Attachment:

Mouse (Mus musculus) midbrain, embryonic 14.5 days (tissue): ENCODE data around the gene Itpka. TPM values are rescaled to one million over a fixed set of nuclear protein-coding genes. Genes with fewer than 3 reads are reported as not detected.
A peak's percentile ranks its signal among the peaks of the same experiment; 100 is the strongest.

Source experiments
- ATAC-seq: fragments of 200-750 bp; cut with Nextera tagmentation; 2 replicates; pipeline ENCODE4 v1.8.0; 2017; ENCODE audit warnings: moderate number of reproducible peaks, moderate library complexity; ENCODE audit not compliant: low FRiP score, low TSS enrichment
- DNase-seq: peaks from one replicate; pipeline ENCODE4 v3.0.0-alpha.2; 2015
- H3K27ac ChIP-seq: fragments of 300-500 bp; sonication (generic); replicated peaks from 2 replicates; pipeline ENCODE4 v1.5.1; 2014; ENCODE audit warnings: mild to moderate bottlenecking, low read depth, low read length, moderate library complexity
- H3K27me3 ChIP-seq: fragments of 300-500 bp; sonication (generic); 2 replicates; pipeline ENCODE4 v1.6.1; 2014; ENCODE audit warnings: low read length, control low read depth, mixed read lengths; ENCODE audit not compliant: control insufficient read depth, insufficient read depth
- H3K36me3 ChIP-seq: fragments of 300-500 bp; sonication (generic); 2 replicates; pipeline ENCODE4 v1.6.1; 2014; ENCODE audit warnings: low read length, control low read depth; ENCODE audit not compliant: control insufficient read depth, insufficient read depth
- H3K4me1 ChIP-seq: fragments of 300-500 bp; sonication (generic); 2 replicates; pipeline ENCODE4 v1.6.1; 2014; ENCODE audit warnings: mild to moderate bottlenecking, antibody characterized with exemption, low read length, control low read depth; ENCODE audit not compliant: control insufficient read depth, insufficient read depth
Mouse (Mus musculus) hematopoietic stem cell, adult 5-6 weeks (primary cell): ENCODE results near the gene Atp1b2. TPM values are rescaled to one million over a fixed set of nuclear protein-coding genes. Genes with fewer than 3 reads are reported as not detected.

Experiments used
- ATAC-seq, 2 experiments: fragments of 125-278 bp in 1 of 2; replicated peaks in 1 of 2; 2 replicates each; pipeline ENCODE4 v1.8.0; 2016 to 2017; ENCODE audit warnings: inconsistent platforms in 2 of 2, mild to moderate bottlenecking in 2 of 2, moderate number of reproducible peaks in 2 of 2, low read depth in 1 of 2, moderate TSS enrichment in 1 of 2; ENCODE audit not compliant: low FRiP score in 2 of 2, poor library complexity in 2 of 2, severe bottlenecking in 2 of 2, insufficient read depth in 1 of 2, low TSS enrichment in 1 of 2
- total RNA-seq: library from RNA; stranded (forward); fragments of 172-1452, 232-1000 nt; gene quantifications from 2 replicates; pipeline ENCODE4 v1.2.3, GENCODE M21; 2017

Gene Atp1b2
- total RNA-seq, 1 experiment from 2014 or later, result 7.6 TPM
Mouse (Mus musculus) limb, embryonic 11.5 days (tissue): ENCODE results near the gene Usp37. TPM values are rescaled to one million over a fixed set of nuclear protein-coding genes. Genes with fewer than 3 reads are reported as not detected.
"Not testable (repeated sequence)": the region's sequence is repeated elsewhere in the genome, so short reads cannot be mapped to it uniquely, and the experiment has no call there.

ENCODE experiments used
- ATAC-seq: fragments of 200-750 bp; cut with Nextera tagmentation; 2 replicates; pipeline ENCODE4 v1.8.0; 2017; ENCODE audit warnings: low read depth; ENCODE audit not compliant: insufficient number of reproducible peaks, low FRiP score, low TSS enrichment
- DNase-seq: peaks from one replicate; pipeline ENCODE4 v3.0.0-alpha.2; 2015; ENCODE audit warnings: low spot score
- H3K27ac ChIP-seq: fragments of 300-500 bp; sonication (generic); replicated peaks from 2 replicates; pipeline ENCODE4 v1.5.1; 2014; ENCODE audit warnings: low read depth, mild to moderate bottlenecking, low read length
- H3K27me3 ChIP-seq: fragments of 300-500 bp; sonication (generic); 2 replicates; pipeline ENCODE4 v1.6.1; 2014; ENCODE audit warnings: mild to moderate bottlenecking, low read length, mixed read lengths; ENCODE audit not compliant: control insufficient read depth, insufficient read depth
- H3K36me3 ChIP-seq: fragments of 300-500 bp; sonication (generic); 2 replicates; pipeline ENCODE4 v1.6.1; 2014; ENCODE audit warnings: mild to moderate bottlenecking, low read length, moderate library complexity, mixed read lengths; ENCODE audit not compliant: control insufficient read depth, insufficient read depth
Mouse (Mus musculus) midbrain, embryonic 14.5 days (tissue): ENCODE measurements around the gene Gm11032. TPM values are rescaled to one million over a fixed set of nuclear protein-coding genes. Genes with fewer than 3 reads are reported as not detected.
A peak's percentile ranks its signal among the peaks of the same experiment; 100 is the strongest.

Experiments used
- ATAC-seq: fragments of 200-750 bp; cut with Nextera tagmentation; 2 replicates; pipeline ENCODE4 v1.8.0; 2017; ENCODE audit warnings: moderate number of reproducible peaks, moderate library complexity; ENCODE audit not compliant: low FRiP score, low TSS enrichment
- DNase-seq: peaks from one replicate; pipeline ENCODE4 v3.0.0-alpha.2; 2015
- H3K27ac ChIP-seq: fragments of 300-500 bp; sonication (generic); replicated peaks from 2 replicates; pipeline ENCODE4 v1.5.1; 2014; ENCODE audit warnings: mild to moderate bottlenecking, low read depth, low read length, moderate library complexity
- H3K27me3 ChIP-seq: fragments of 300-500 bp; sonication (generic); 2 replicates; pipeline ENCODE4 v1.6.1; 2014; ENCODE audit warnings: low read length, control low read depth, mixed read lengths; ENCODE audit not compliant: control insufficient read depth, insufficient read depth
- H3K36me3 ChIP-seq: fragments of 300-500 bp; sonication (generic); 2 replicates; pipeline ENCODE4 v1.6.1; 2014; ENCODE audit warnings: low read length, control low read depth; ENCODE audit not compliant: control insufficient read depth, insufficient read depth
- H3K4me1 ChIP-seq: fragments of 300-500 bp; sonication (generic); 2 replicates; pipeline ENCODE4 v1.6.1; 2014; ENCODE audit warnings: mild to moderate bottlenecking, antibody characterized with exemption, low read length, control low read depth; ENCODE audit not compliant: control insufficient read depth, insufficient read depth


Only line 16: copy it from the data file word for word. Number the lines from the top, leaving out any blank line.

Mouse (Mus musculus) limb, embryonic 11.5 days (tissue): ENCODE results near the gene Usp37. TPM values are rescaled to one million over a fixed set of nuclear protein-coding genes. Genes with fewer than 3 reads are reported as not detected.